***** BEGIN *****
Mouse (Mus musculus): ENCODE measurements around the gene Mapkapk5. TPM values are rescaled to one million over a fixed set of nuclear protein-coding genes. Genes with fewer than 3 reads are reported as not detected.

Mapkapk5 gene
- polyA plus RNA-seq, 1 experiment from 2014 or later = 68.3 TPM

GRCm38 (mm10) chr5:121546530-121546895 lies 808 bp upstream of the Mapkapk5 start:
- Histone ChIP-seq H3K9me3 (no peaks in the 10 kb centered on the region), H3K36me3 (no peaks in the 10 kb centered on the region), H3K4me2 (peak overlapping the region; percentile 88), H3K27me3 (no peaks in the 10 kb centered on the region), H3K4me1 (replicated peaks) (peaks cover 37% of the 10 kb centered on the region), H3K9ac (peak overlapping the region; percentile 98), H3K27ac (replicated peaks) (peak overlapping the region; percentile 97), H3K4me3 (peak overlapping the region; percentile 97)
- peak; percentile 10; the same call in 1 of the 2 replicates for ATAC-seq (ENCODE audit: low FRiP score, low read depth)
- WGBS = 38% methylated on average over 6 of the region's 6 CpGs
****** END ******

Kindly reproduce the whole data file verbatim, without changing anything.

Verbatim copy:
Mouse (Mus musculus): ENCODE measurements around the gene Mapkapk5. TPM values are rescaled to one million over a fixed set of nuclear protein-coding genes. Genes with fewer than 3 reads are reported as not detected.

Mapkapk5 gene
- polyA plus RNA-seq, 1 experiment from 2014 or later = 68.3 TPM

GRCm38 (mm10) chr5:121546530-121546895 lies 808 bp upstream of the Mapkapk5 start:
- Histone ChIP-seq H3K9me3 (no peaks in the 10 kb centered on the region), H3K36me3 (no peaks in the 10 kb centered on the region), H3K4me2 (peak overlapping the region; percentile 88), H3K27me3 (no peaks in the 10 kb centered on the region), H3K4me1 (replicated peaks) (peaks cover 37% of the 10 kb centered on the region), H3K9ac (peak overlapping the region; percentile 98), H3K27ac (replicated peaks) (peak overlapping the region; percentile 97), H3K4me3 (peak overlapping the region; percentile 97)
- peak; percentile 10; the same call in 1 of the 2 replicates for ATAC-seq (ENCODE audit: low FRiP score, low read depth)
- WGBS = 38% methylated on average over 6 of the region's 6 CpGs